A university professor asked his class to consider what Jesus said to a prostitute when He saw her. One of his students, said, “Jesus never saw a prostitute.”
The professor happened to know his Bible fairly well and immediately pointed out Luke 7:36–50.
However, the student persisted. He went on to say, “I don’t believe that Jesus saw a prostitute; I believe He saw a person.” The professor, now humbled, agreed with the student.
As people, we naturally tend to categorize and pigeonhole others. We wonder and speculate (often judgmentally or critically) about their age, what they do for a living, how much money they make, etc., However, it is repeatedly clear in the Scripture that Jesus saw people in their need and for their potential.
In general, He viewed people with compassion. “Jesus went about all the cities and villages, teaching in their synagogues, and preaching the gospel of the kingdom, and healing every sickness and every disease among the people. But when he saw the multitudes, he was moved with compassion on them, because they fainted, and were scattered abroad, as sheep having no shepherd” (Matthew 9:35–36).
In particular, Jesus viewed people as individuals. In Luke 19, the crowd saw a crooked little tax collector called Zacchaeus up in a tree. Jesus saw a host for dinner, a repentant sinner, and someone who would have tremendous impact for His kingdom.
In Matthew 19, the disciples saw the children as an annoyance and distraction to ministry.
Jesus saw them as open, sincere and used them as an illustration of the heart attitude that one needs to enter God’s kingdom … and He blessed them.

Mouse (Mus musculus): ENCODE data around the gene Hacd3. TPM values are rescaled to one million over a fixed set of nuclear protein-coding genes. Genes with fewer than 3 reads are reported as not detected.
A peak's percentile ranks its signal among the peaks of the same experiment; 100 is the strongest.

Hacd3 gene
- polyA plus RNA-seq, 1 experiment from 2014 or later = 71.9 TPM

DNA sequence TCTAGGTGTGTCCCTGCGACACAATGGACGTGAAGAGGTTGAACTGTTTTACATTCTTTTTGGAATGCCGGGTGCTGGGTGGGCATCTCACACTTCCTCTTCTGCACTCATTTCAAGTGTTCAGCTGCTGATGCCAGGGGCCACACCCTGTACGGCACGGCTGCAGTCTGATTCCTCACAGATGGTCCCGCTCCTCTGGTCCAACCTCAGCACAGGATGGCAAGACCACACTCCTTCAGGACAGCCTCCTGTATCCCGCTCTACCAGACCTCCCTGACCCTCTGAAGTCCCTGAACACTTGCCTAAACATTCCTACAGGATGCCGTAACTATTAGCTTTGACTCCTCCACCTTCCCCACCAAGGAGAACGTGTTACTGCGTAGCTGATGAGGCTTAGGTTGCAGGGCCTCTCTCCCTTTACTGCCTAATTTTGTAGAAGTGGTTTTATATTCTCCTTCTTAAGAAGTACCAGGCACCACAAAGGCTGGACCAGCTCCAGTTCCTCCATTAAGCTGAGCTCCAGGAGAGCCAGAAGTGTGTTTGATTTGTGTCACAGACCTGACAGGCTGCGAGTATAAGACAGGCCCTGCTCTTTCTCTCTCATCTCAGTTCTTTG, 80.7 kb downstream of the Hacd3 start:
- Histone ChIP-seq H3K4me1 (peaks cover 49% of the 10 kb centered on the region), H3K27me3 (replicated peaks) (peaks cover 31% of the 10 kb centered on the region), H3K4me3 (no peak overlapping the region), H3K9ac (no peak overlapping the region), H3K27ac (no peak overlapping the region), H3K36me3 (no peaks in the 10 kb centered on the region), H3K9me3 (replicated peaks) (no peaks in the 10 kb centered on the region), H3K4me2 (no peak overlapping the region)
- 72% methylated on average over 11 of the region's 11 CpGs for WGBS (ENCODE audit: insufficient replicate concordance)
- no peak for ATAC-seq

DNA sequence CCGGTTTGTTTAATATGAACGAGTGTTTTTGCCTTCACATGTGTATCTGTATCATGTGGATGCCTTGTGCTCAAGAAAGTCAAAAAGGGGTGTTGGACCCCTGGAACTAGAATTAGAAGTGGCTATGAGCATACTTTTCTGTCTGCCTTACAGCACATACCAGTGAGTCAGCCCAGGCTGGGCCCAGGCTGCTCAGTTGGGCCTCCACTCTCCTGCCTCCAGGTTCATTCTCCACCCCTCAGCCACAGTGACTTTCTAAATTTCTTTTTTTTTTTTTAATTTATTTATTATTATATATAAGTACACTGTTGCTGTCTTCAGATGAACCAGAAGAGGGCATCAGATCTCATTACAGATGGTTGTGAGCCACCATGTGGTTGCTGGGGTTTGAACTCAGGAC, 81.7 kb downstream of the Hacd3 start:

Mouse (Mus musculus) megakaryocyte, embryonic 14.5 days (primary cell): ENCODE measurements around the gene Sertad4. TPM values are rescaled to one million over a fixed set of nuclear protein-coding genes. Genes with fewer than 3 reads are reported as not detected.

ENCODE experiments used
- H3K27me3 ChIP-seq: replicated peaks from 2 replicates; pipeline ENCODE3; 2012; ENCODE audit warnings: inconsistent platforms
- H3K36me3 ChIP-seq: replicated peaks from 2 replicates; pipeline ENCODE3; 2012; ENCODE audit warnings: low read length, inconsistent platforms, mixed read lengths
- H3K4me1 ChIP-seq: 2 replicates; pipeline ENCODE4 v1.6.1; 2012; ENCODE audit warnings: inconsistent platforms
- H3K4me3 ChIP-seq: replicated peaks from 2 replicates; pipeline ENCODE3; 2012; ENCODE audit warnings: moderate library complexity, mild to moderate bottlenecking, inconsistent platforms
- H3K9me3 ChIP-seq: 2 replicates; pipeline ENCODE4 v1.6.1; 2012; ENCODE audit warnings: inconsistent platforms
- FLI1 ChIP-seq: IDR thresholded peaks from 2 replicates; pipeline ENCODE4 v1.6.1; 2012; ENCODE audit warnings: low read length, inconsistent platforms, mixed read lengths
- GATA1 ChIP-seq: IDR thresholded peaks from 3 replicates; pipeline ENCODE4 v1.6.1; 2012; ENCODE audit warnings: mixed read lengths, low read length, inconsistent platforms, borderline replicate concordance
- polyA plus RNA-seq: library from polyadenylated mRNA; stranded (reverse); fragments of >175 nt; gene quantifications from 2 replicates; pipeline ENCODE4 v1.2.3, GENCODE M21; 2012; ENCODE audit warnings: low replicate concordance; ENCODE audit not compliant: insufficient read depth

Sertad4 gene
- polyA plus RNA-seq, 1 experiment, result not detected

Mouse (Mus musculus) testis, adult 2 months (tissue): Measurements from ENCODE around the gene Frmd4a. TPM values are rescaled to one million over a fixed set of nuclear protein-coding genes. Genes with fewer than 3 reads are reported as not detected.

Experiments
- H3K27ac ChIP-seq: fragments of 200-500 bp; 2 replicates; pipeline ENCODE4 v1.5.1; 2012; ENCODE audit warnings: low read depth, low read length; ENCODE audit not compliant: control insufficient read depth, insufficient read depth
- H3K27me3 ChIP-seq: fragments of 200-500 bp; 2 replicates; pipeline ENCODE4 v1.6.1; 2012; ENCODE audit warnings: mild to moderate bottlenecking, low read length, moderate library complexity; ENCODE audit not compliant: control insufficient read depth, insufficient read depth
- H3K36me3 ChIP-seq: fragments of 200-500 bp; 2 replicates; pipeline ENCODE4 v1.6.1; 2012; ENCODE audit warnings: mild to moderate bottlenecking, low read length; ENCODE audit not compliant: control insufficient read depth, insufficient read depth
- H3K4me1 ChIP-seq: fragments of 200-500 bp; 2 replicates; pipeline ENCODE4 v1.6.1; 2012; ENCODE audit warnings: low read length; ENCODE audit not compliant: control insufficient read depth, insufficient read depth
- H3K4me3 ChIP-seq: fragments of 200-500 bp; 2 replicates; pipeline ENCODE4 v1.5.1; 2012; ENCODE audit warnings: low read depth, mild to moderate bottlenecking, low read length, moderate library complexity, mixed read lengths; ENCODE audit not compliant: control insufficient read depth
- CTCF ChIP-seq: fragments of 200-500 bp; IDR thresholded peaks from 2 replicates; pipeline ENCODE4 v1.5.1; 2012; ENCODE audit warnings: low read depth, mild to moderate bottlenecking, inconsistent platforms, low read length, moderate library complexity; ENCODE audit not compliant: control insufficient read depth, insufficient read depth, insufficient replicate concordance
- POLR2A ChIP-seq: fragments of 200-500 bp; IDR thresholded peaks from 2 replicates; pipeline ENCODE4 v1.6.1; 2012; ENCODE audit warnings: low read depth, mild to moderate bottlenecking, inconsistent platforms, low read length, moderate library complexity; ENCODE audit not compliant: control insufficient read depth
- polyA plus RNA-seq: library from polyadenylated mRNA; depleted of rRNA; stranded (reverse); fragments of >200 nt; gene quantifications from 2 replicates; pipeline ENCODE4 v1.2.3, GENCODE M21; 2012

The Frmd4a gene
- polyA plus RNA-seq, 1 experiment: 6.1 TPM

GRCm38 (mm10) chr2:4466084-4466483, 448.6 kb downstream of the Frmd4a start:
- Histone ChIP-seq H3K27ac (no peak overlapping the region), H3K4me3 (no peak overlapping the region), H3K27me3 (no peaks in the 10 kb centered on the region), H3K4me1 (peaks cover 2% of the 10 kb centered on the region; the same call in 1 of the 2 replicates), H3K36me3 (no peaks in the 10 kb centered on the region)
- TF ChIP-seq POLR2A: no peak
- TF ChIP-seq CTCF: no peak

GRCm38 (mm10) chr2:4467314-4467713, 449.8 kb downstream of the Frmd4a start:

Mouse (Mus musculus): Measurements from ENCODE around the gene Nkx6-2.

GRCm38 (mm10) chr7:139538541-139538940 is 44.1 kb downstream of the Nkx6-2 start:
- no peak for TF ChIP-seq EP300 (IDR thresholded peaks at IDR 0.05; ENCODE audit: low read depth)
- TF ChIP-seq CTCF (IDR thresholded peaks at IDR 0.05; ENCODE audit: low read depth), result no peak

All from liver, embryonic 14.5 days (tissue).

In John 8, a scheming, judgmental mob saw an evil woman worthy of death. Jesus saw a woman who had indeed committed sin, but He also saw someone who was ready to receive life.
A man and his wife had a garage sale. One of the items they put out for sale was a mirror they’d received as a wedding gift. They had tried at different times to find a place for it, but it had a tasteless aqua-colored metal frame that simply wouldn’t fit anywhere in their home.
A man purchased the mirror for $1. He was quite excited about his acquisition and said, “Are you sure all you want is a dollar?” The couple assured him that they were pleased to have the mirror gone for $1. He gave them a dollar bill and then turned and peeled off the aqua-colored plastic covering to reveal a beautiful, expensive and elaborate gold finished frame.
We should try to view people as Jesus does and take the time to see beyond the “protective plastic.”
Pastor Ross Helgeton is senior pastor at Erskine Evangelical Free Church.
— Faith & Reflection